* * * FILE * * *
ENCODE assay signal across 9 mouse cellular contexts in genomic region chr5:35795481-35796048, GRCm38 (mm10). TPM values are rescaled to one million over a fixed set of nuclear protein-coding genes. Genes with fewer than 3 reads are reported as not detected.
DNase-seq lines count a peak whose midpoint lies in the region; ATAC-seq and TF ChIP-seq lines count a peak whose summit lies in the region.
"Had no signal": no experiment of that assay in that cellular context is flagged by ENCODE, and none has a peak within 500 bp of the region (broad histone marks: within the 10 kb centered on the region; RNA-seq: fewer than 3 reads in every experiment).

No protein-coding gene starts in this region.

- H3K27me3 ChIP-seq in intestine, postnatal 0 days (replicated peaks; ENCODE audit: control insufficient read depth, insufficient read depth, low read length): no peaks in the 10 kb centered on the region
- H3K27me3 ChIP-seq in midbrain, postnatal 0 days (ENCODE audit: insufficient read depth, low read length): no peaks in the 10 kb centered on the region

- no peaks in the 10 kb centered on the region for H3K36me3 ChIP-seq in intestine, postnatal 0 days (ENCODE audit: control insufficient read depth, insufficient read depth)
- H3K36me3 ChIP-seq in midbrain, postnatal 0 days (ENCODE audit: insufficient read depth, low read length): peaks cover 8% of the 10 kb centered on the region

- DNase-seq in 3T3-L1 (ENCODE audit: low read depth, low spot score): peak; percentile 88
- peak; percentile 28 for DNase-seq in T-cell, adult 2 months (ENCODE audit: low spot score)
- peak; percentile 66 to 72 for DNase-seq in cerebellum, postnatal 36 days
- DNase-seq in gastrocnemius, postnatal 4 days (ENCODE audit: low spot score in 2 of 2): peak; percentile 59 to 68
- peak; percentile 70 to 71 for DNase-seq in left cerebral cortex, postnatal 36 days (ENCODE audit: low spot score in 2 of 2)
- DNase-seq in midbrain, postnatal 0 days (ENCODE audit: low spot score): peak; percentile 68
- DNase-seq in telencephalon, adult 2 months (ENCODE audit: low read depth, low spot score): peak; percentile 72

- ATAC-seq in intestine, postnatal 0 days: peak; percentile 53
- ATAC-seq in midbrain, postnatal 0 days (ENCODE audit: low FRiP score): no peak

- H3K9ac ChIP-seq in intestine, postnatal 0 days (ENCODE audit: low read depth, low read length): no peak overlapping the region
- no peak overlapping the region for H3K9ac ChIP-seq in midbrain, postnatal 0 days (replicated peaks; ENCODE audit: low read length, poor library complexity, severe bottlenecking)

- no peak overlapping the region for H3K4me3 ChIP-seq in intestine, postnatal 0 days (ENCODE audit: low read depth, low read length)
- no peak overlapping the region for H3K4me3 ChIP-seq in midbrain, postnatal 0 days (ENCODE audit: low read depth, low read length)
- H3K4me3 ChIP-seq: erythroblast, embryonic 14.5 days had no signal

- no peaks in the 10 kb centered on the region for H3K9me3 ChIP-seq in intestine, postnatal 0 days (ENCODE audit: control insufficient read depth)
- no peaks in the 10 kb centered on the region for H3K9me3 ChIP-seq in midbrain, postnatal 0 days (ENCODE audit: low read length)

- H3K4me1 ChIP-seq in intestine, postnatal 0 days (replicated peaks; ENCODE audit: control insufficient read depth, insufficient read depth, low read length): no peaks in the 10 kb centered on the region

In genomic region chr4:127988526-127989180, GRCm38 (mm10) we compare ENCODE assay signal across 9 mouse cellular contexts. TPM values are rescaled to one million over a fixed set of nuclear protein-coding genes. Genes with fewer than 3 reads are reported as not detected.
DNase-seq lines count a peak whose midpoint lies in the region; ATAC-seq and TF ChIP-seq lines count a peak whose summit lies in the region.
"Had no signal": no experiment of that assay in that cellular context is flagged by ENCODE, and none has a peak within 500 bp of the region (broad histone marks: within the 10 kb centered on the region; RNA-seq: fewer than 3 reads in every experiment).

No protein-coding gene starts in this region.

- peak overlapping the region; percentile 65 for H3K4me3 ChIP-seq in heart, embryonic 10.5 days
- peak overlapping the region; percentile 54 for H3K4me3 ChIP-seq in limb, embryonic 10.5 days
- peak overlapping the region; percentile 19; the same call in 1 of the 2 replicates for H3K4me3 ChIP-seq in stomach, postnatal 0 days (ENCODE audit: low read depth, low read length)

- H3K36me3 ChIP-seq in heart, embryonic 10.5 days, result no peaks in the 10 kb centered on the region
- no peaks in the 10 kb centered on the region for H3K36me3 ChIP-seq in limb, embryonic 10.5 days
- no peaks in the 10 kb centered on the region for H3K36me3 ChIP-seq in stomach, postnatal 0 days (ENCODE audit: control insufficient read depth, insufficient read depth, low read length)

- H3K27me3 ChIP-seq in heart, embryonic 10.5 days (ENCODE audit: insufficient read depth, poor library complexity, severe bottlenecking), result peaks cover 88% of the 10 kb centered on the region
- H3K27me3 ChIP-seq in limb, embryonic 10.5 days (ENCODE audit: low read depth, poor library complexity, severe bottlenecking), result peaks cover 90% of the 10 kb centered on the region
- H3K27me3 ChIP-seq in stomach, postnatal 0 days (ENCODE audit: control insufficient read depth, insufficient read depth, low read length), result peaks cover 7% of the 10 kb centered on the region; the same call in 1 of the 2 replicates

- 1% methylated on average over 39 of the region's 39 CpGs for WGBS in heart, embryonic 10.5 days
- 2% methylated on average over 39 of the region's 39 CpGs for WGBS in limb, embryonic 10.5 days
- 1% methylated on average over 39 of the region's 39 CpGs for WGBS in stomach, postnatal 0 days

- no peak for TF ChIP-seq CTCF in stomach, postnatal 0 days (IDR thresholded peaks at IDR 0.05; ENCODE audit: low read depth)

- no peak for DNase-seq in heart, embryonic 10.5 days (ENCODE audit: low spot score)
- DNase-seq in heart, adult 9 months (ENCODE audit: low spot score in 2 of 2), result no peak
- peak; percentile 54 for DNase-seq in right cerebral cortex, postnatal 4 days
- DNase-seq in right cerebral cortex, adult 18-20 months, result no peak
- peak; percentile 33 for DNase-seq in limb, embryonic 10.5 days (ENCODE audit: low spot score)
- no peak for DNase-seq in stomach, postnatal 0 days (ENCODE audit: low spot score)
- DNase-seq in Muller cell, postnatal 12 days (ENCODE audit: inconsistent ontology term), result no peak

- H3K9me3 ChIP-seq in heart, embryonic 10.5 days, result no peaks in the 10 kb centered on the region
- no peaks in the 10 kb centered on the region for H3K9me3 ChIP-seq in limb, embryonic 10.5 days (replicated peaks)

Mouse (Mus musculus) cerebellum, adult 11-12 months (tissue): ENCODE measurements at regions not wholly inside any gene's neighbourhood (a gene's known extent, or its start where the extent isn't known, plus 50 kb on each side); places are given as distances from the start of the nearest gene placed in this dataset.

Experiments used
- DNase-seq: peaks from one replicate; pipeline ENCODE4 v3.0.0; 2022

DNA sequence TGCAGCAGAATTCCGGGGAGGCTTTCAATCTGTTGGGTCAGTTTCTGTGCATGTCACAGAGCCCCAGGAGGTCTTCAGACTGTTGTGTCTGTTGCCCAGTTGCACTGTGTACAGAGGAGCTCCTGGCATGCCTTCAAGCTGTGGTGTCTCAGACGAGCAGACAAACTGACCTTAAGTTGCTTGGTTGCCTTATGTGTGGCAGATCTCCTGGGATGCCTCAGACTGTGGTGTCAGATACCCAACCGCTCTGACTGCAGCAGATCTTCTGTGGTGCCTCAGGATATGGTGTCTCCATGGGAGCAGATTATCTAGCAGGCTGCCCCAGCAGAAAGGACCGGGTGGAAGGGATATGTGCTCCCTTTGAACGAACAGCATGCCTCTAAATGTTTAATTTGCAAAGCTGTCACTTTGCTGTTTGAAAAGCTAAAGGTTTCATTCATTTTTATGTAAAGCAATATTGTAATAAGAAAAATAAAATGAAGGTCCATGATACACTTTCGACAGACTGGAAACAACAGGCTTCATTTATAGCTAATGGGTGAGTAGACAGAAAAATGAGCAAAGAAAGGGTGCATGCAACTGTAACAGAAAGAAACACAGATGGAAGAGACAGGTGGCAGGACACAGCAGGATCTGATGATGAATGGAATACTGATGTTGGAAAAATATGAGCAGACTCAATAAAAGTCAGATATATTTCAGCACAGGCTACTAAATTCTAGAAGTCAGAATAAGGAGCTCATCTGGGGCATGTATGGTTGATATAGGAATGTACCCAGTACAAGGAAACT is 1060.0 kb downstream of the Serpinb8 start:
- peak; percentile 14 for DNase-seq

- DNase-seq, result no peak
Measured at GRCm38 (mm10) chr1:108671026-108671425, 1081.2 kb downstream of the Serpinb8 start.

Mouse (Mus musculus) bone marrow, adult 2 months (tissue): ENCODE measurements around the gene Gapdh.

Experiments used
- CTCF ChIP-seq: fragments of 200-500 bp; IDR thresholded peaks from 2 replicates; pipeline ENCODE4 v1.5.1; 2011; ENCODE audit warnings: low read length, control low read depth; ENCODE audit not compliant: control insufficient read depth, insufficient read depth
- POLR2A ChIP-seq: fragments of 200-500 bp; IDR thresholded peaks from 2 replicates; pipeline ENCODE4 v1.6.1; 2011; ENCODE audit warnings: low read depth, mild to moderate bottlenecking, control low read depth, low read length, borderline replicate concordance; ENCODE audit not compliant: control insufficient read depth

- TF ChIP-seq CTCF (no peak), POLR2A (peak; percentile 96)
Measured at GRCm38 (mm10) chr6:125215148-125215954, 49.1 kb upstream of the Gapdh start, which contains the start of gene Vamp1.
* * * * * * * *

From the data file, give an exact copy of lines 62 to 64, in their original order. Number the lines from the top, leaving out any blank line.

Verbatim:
- POLR2A ChIP-seq: fragments of 200-500 bp; IDR thresholded peaks from 2 replicates; pipeline ENCODE4 v1.6.1; 2011; ENCODE audit warnings: low read depth, mild to moderate bottlenecking, control low read depth, low read length, borderline replicate concordance; ENCODE audit not compliant: control insufficient read depth

- TF ChIP-seq CTCF (no peak), POLR2A (peak; percentile 96)
Measured at GRCm38 (mm10) chr6:125215148-125215954, 49.1 kb upstream of the Gapdh start, which contains the start of gene Vamp1.